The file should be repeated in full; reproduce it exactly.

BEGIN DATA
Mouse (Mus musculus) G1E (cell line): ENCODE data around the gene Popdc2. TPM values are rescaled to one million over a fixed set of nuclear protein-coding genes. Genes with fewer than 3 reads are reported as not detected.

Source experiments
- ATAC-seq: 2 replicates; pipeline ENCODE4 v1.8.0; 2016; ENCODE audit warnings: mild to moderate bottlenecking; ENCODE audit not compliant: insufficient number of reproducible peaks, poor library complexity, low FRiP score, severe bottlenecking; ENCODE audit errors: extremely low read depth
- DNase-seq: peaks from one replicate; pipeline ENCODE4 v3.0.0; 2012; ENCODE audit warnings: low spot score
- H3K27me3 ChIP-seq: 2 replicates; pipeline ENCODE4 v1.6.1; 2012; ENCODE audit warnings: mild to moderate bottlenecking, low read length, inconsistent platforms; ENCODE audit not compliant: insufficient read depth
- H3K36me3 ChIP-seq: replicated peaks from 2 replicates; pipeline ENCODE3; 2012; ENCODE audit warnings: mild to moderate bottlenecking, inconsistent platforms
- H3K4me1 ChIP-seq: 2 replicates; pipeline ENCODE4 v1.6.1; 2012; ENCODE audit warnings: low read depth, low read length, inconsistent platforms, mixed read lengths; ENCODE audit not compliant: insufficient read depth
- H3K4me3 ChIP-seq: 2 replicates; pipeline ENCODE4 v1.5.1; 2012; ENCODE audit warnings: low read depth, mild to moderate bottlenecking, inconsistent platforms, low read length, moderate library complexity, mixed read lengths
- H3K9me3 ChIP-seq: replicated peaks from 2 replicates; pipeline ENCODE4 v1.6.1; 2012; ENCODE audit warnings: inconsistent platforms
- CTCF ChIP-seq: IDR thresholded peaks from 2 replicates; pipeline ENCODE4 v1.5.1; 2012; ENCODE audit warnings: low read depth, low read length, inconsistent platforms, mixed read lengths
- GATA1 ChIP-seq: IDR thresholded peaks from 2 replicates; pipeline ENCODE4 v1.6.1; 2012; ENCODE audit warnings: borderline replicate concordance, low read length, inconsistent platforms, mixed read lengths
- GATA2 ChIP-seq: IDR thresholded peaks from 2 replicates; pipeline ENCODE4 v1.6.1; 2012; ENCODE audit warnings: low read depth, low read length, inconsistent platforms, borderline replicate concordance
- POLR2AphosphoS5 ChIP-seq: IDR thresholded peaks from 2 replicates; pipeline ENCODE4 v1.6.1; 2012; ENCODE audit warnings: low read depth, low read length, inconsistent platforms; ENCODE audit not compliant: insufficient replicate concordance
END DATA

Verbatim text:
Mouse (Mus musculus) G1E (cell line): ENCODE data around the gene Popdc2. TPM values are rescaled to one million over a fixed set of nuclear protein-coding genes. Genes with fewer than 3 reads are reported as not detected.

Source experiments
- ATAC-seq: 2 replicates; pipeline ENCODE4 v1.8.0; 2016; ENCODE audit warnings: mild to moderate bottlenecking; ENCODE audit not compliant: insufficient number of reproducible peaks, poor library complexity, low FRiP score, severe bottlenecking; ENCODE audit errors: extremely low read depth
- DNase-seq: peaks from one replicate; pipeline ENCODE4 v3.0.0; 2012; ENCODE audit warnings: low spot score
- H3K27me3 ChIP-seq: 2 replicates; pipeline ENCODE4 v1.6.1; 2012; ENCODE audit warnings: mild to moderate bottlenecking, low read length, inconsistent platforms; ENCODE audit not compliant: insufficient read depth
- H3K36me3 ChIP-seq: replicated peaks from 2 replicates; pipeline ENCODE3; 2012; ENCODE audit warnings: mild to moderate bottlenecking, inconsistent platforms
- H3K4me1 ChIP-seq: 2 replicates; pipeline ENCODE4 v1.6.1; 2012; ENCODE audit warnings: low read depth, low read length, inconsistent platforms, mixed read lengths; ENCODE audit not compliant: insufficient read depth
- H3K4me3 ChIP-seq: 2 replicates; pipeline ENCODE4 v1.5.1; 2012; ENCODE audit warnings: low read depth, mild to moderate bottlenecking, inconsistent platforms, low read length, moderate library complexity, mixed read lengths
- H3K9me3 ChIP-seq: replicated peaks from 2 replicates; pipeline ENCODE4 v1.6.1; 2012; ENCODE audit warnings: inconsistent platforms
- CTCF ChIP-seq: IDR thresholded peaks from 2 replicates; pipeline ENCODE4 v1.5.1; 2012; ENCODE audit warnings: low read depth, low read length, inconsistent platforms, mixed read lengths
- GATA1 ChIP-seq: IDR thresholded peaks from 2 replicates; pipeline ENCODE4 v1.6.1; 2012; ENCODE audit warnings: borderline replicate concordance, low read length, inconsistent platforms, mixed read lengths
- GATA2 ChIP-seq: IDR thresholded peaks from 2 replicates; pipeline ENCODE4 v1.6.1; 2012; ENCODE audit warnings: low read depth, low read length, inconsistent platforms, borderline replicate concordance
- POLR2AphosphoS5 ChIP-seq: IDR thresholded peaks from 2 replicates; pipeline ENCODE4 v1.6.1; 2012; ENCODE audit warnings: low read depth, low read length, inconsistent platforms; ENCODE audit not compliant: insufficient replicate concordance